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Week 28 October 7, 2020

What we are reading this week (beginning Wednesday, October 7, 2020):


• Joshua 3-9

• Hosea 7-13

• 2 Thessalonians 3 ~ 1 Timothy 1-6

Notes on Joshua


Not as dramatic as the incident at the Red Sea, but the Lord parted the waters of the Jordan, and used this as a way to establish his connection with Joshua and lead the people to see him as God’s duly established leader following the death of Moses (3.7).

This time, priests carrying the ark of the covenant went first. As soon as their feet touched the edge of the water, it receded, and they went and stood in the middle on dry ground (just like the Red Sea experience), and then all of Israel passed by.

Following the crossing, twelve leaders, one from each tribe, took a large stone from the middle of the Jordan, and an altar was constructed in remembrance of this amazing event.

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God’s intention to exalt Joshua in the eyes of the people was successful (4.14).

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The place where they crossed over the Jordan River is very likely is the exact place where John the Baptist would baptize Jesus— and many others— hundreds of years later.

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I wonder how, but word of this crossing got out fast, and Joshua and people of Israel were greatly feared by the surrounding nations and people groups from the start (5.1).

Joshua and the Israelites were now preparing for their first conquest, the city of Jericho. But before they begin, Joshua is given a wake-up call. He meets the Command of the Army of the Lord (which is actually a theophany—it’s Jesus himself!). Joshua is reminded that God doesn’t choose sides. We choose whether or not we are on his side.

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The very unusual strategy for the fall of Jericho is given to Joshua at the beginning of chapter 6. The people will carry out his instructions and see a mighty victory. Right from the get-go, Israel and all of her enemies could see that the Lord works in unlikely ways. He was faithful to his promise, and delivered their first of very many victories.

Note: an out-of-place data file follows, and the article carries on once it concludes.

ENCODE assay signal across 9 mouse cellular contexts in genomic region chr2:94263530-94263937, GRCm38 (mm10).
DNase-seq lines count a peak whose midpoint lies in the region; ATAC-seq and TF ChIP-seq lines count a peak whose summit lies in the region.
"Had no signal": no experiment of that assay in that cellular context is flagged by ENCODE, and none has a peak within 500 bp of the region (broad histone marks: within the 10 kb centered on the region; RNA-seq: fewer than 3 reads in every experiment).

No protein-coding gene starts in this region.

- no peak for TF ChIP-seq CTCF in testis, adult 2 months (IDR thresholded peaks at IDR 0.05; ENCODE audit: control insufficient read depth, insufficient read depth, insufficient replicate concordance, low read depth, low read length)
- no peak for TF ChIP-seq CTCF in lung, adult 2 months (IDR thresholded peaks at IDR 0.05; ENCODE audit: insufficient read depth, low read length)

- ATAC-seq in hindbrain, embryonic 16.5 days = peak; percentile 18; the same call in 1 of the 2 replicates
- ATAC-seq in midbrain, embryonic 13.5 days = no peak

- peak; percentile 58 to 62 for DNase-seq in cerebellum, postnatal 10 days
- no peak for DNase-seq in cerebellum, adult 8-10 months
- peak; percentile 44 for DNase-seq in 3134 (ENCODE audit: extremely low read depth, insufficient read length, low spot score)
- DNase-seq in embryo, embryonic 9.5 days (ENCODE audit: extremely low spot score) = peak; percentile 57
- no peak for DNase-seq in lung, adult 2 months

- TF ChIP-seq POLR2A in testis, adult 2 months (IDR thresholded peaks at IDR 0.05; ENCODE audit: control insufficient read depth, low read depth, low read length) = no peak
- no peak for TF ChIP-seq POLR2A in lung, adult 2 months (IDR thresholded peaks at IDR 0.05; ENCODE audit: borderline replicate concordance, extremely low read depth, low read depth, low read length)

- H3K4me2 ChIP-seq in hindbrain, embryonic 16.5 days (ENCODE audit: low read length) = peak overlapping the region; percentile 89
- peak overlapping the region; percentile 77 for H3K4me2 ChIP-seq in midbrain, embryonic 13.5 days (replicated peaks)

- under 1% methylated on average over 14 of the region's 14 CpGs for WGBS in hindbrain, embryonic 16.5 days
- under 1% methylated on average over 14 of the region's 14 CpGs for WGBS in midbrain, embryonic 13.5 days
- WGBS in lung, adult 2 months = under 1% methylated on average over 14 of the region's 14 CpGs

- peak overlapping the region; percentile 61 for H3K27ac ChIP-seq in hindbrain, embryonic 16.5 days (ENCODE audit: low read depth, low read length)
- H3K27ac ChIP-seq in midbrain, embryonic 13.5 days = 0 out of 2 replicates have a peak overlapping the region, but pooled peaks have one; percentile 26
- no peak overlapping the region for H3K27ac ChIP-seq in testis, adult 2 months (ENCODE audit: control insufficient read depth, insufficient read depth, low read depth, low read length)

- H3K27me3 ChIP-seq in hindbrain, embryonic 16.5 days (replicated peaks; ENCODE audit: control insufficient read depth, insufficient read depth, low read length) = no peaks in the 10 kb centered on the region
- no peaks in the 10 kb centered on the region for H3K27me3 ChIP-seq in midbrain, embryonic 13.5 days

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After the battle, Joshua pronounces a curse on any that would rebuild the city of Jericho. Many years later, during the time of King Ahab, a man named Hiel of Bethel would do so, and indeed would inherit the working out of the curse. See 1 Kings 16:34.

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And right from the get-go, compromise in the people of God is evident as we read in chapter seven about the sin of Achan. However, early on here God makes a stark example of him, but only after the Israelites are defeated in their second campaign, against a much weaker team.

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In chapter eight, after Achan’s sin is dealt with, the second city on the attack-and-conquer agenda, Ai, goes down hard.

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The Gibeonites are smart enough to see what is coming, and deceive Joshua, in a moment of weakness, into sparing their own lives. So there are two failures early on in the conquest of the Promised Land.

I still think it’s funny that Joshua is accusing them of deception, and demands to know why (see 9.22). Pretty obvious, big guy. Either that or total annihilation by you.


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Notes on Hosea

The rebukes to an apostate nation continue. We find the original adage, “They sow the wind and reap the whirlwind” in 8.7.

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Punishment is promised in chapter nine, particularly in verse seven. This was not a vain threat. Assyria would soon come and take them all away. The northern kingdom was in its very last days.